Kiggans, Wild Introduce Bill to Reauthorize Historic Mental Healthcare Legislation for Doctors, Nurses

Jan 31, 2024
Healthcare
Press

WASHINGTON, DC: Today, Congresswoman Jen Kiggans (VA-02) joined Congresswoman Susan Wild (PA-07) to introduce the Lorna Breen Health Care Provider Protection Reauthorization Act to equip the dedicated professionals who make up our nation’s healthcare system with the support and resources they need to protect their mental health. With this bipartisan legislation, Congresswoman Kiggans, a nurse practitioner, aims to reduce and prevent suicide, burnout, and mental and behavioral health conditions among healthcare workers.

Joining Congresswoman Kiggans and Wild on this critical effort are Representatives Buddy Carter (GA-01) and Debbie Dingell (MI-06). Senators Tim Kaine (D-VA) and Todd Young (R-IN) have introduced the companion legislation in the Senate.

“I’m proud to be leading the bipartisan effort to eliminate stigmas surrounding mental health and provide the support that our incredible nurses, physicians, and other healthcare professionals in our communities deserve,” said Congresswoman Kiggans, Vice Chair of the Bipartisan Congressional Nursing Caucus. “With shortages throughout our healthcare system, it is more important than ever to provide our medical professionals with the support and training needed to properly care for themselves and their patients.”

“Dr. Lorna Breen was a hero, one of many health care providers who put their lives on the line to keep us safe during the pandemic. And she was one of countless health care heroes who face mental health crises and a suicide rate twice that of the general public, largely due to the demanding, all-consuming nature of their work,” said Congresswoman Wild. “I was proud to introduce the Dr. Lorna Breen Health Care Provider Protection Act last Congress and see it become law. Now, we must reauthorize this critical lawto continuecarrying on Dr. Breen’s legacy and investing in support for health workers’ mental health needs.”

“Our health care providers are some of the best among us, but too often, their mental health needs are not given adequate resources and support. This must change. By reauthorizing the Dr. Lorna Breen Health Care Provider Protection Act, we will prioritize health care providers’ well-being by ensuring their access to evidence-based mental health and substance use disorder strategies and education,” said Rep. Buddy Carter.

“Healthcare professionals dedicate their lives to serving their patients, often at the expense of their own physical and emotional wellbeing,” said Congresswoman Dingell. “I’m proud to join my colleagues in introducing this legislation that will provide much-needed resources to address the mental and behavioral health conditions doctors and nurses face and continue reducing the stigma surrounding mental health care.”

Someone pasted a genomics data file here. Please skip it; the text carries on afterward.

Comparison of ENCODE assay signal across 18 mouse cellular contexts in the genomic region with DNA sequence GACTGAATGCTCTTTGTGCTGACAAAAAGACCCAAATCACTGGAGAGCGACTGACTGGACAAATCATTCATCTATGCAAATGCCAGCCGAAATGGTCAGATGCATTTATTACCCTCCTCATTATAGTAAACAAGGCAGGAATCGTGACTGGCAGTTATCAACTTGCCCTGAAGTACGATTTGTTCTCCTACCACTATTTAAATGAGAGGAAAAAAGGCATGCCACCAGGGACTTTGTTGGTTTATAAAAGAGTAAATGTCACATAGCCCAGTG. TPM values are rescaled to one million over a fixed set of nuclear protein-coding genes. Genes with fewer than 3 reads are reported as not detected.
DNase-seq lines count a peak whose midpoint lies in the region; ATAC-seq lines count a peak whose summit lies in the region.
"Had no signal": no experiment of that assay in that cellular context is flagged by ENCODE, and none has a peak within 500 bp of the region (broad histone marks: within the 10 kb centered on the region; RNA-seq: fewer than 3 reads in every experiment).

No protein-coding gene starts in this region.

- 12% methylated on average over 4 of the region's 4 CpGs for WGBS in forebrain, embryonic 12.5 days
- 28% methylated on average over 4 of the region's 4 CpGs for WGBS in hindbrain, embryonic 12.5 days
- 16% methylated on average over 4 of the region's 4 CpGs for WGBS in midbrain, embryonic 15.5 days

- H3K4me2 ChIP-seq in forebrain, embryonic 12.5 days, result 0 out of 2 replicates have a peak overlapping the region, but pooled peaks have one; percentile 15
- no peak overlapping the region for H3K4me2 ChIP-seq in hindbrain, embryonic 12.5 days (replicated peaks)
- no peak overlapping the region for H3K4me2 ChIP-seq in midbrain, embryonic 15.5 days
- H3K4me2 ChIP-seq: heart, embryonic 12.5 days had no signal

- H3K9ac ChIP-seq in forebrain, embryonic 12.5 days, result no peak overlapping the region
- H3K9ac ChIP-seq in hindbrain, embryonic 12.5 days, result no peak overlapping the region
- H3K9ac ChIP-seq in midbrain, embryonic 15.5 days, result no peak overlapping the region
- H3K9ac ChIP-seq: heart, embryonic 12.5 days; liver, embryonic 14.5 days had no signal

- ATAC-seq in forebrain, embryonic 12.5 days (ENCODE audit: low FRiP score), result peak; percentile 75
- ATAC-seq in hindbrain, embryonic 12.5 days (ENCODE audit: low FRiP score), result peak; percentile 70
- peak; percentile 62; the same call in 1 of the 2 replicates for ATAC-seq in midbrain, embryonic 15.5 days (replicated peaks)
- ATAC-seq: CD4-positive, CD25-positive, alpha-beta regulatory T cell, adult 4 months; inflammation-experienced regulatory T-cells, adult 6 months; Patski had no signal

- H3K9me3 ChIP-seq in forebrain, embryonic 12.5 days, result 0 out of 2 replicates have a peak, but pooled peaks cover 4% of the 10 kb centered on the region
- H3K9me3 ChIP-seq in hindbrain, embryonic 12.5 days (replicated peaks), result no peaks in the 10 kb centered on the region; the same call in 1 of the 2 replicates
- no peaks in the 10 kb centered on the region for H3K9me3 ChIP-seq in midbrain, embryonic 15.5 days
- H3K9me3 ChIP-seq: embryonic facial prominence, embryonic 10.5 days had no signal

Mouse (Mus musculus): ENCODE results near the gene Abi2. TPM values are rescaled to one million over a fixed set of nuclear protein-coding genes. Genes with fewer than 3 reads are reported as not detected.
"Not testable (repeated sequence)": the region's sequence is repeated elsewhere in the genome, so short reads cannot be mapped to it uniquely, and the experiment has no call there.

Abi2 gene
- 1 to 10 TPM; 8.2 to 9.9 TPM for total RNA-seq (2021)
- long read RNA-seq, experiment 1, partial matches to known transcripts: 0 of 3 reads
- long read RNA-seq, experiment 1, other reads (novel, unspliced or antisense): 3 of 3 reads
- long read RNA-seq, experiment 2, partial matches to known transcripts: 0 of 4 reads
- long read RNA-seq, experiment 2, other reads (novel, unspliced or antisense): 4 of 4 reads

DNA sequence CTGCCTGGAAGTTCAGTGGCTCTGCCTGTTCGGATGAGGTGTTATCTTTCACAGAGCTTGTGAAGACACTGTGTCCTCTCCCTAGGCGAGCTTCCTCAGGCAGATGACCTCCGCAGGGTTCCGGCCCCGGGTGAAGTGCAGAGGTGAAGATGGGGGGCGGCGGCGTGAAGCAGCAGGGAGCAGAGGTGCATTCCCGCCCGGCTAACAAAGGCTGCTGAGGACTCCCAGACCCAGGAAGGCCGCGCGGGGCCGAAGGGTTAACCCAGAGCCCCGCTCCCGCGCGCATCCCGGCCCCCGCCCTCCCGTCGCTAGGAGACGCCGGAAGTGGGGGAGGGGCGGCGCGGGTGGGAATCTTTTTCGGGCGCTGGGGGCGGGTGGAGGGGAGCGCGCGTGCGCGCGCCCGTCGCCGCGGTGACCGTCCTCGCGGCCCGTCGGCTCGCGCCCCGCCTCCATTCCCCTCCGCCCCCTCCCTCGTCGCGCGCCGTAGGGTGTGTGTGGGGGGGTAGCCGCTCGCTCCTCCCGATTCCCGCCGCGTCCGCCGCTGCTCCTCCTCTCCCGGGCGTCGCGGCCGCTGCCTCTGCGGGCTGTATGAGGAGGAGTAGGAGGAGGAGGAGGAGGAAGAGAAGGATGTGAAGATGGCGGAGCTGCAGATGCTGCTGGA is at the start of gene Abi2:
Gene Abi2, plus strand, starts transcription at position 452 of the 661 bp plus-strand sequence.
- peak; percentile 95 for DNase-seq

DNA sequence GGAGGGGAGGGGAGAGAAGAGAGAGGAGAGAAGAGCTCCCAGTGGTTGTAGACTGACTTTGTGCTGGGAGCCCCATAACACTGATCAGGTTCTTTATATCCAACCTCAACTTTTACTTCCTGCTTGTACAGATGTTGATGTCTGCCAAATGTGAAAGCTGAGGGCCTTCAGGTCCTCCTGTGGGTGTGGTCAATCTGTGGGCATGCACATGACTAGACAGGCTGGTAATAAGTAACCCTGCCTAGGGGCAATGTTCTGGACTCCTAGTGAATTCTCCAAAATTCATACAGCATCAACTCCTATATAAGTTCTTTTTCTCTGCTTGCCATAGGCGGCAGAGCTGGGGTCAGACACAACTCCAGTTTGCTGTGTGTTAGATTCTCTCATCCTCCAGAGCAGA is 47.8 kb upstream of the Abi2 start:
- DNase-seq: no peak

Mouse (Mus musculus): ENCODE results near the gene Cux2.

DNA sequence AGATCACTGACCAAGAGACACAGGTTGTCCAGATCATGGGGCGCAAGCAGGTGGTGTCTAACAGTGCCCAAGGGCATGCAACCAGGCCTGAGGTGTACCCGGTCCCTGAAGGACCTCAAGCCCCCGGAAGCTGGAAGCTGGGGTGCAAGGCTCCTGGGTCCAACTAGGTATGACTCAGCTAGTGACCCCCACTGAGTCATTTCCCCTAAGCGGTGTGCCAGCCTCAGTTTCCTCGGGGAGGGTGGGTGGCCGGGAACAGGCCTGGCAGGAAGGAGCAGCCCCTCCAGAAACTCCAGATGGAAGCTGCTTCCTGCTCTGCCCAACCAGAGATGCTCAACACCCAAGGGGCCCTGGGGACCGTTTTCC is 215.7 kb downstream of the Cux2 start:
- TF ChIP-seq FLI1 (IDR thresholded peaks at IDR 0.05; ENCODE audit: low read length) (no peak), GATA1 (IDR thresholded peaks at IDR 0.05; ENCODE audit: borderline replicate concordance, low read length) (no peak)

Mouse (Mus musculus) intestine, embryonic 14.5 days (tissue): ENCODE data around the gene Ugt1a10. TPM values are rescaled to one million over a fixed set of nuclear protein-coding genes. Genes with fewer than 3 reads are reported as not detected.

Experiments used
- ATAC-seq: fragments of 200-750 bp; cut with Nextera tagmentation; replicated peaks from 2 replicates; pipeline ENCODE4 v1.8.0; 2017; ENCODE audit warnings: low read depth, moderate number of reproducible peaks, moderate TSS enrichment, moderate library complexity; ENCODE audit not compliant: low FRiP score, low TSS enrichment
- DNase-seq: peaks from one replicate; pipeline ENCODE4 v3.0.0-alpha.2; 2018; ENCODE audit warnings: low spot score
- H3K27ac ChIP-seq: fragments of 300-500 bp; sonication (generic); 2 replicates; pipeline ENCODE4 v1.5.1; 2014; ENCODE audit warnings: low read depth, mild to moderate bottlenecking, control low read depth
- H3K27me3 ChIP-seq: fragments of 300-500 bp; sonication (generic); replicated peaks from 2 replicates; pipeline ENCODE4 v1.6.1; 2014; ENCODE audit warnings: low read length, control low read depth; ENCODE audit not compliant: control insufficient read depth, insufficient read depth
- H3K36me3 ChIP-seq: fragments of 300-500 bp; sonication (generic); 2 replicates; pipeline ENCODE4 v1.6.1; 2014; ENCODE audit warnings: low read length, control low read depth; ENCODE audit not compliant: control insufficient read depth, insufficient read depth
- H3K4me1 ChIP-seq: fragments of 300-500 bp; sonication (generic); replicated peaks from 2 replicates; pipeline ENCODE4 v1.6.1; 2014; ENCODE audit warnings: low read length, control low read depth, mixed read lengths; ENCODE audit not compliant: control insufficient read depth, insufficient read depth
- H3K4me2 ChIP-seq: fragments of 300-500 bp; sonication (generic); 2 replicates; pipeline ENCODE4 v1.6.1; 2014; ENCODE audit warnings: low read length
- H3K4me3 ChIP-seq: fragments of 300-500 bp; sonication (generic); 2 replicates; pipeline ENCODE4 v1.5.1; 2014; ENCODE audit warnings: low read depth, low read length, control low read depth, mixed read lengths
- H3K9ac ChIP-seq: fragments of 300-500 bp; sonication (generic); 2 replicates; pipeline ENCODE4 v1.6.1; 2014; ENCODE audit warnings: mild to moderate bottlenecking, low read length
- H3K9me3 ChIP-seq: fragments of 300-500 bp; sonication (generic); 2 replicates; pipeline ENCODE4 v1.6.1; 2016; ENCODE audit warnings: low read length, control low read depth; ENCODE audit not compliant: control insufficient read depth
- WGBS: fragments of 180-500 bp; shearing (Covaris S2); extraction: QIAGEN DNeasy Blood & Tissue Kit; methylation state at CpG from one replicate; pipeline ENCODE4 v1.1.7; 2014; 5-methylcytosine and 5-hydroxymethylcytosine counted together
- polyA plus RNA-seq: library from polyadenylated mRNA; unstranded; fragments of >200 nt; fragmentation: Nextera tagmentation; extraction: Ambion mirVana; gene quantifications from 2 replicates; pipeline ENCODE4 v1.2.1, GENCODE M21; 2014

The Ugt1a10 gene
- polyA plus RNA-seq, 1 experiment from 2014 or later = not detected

“Our health care providers make countless sacrifices to care for us, and we owe it to them to provide them with the mental health care and resources they need,” said Senator Kaine. “This bill will build on the progress the Dr. Lorna Breen Health Care Provider Protection Act made and ensure we are continuing to do what we can to prevent burnout, protect the well-being of our health care workforce, address shortages in the field, and help Virginians get high-quality care.”

“As we’ve seen so often over the past several years, our frontline workers put their own health on the line every day to serve our communities in Indiana and across the country,” said Senator Young. “Congress must act to reauthorize this important program to provide our health care workforce with needed support to prevent suicide and promote mental and behavioral health.”

“Our community needs healthcare providers to care for us and our loved ones. In doing this necessary work, our healthcare teams are facing a mental health and burnout crisis, leading many to leave the field of medicine. This hurts every community! The Dr. Lorna Breen Health Care Provider Protection Act is a key piece to changing the landscape of mental health and well-being for our healthcare professionals. The Medical Society of Virginia and SafeHaven support this Act and will continue to advocate for change alongside the Dr. Lorna Breen Heroes’ Foundation,” said Melina Davis, CEO, Medical Society of Virginia.

“UVA Health is grateful for Senator Kaine and Congresswoman Kiggans’ continued commitment to raise awareness of the mental health needs of our healthcare and frontline workers caring for patients and the need to engage openly in this conversation. We can provide the best care for our patients with a resilient and compassionate healthcare workforce and a healthcare environment that is responsive, caring and supportive,” said K. Craig Kent, M.D., Chief Executive Officer, UVA Health and Executive Vice President, Health Affairs

“The Dr. Lorna Breen Healthcare Provider Protection Act addresses one of Inova’s most important priorities – the health and well-being of our 24,000 team members and all healthcare providers in Virginia. Ensuring every healthcare provider can practice in a psychologically safe environment where they feel supported in times of stress, burnout, and crisis is both a moral imperative and a health workforce necessity. This reauthorization will ensure that Dr. Breen’s memory will endure in the many lives that are saved in years to come, and we are grateful for Senator Kaine and Congresswoman Kiggans for their leadership,” said J. Stephen Jones, MD, President and CEO, Inova Health System.